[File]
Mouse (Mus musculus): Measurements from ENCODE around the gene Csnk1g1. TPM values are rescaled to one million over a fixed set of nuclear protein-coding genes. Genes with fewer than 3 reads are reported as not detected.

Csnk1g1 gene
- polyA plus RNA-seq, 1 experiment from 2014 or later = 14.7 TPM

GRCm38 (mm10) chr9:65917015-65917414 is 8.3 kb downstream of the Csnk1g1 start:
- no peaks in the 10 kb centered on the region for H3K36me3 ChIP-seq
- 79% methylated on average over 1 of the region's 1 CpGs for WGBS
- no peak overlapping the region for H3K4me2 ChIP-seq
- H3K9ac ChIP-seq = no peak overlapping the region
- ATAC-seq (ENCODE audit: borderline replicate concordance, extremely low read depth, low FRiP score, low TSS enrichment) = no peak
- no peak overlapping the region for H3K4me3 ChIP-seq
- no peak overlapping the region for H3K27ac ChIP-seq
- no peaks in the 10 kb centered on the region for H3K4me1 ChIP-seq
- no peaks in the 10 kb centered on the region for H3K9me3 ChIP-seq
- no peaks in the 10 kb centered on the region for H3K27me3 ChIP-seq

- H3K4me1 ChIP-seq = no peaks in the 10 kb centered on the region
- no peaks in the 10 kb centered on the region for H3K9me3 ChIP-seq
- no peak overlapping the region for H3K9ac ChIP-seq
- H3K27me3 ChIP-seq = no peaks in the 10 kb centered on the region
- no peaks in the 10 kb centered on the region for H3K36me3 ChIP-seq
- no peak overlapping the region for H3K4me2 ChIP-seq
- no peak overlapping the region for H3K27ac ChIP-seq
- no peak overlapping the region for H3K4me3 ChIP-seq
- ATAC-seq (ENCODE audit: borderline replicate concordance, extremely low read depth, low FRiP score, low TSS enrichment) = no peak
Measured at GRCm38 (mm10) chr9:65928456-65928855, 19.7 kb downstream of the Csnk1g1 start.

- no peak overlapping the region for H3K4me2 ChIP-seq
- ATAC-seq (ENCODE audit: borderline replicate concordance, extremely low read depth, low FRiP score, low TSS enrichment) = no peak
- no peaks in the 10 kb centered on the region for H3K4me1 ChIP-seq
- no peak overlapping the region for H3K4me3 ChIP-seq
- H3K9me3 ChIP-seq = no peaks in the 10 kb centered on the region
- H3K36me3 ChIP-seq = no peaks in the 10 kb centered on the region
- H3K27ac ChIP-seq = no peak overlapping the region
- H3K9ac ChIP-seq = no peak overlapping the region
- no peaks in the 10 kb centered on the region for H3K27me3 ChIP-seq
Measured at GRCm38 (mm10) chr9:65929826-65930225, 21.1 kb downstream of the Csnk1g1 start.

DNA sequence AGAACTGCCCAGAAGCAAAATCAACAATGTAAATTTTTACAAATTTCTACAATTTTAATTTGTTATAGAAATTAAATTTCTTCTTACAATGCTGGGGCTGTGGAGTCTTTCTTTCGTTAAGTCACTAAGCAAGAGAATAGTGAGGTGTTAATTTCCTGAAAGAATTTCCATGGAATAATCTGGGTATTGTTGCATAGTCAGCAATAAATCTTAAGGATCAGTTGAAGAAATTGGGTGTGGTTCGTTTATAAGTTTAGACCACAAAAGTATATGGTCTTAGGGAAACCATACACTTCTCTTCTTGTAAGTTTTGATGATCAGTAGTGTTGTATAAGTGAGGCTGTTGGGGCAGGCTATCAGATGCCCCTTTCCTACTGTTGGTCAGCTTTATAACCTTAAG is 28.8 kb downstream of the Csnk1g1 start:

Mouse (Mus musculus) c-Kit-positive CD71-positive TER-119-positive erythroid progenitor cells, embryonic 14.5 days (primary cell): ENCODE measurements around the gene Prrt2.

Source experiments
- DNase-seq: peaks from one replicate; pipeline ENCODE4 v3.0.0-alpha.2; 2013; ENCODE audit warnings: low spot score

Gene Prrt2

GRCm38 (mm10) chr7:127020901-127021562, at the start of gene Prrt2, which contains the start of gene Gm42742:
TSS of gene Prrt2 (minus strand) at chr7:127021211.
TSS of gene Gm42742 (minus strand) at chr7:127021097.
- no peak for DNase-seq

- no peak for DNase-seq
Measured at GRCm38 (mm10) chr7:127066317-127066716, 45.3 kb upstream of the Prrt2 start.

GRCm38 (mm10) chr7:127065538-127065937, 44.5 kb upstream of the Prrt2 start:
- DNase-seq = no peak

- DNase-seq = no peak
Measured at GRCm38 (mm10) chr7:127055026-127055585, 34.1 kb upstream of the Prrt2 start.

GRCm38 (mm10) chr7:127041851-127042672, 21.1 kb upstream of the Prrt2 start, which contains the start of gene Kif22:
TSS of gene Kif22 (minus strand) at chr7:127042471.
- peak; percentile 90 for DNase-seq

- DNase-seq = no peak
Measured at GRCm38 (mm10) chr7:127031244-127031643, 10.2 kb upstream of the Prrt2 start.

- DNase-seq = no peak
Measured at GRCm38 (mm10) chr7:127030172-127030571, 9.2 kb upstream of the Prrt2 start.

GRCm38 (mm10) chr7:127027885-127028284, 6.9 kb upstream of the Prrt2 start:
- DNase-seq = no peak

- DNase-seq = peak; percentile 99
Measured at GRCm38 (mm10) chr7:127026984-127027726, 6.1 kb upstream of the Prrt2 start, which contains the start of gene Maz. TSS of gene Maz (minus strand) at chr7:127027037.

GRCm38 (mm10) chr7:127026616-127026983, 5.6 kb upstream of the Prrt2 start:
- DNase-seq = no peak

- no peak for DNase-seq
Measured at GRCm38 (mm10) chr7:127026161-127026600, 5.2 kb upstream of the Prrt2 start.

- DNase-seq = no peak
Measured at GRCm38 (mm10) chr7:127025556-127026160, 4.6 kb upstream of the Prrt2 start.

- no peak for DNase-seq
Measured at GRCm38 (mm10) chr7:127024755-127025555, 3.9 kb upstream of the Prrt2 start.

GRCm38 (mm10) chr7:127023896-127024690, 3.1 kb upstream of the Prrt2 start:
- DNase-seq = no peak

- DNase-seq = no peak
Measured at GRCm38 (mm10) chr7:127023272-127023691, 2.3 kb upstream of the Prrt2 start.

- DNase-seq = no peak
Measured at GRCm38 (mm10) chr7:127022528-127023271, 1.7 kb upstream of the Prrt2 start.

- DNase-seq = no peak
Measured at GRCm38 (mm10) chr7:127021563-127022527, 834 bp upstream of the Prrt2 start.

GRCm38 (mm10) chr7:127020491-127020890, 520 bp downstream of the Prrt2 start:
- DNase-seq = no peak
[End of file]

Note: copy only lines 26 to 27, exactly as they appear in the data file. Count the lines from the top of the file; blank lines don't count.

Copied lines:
- ATAC-seq (ENCODE audit: borderline replicate concordance, extremely low read depth, low FRiP score, low TSS enrichment) = no peak
- no peaks in the 10 kb centered on the region for H3K4me1 ChIP-seq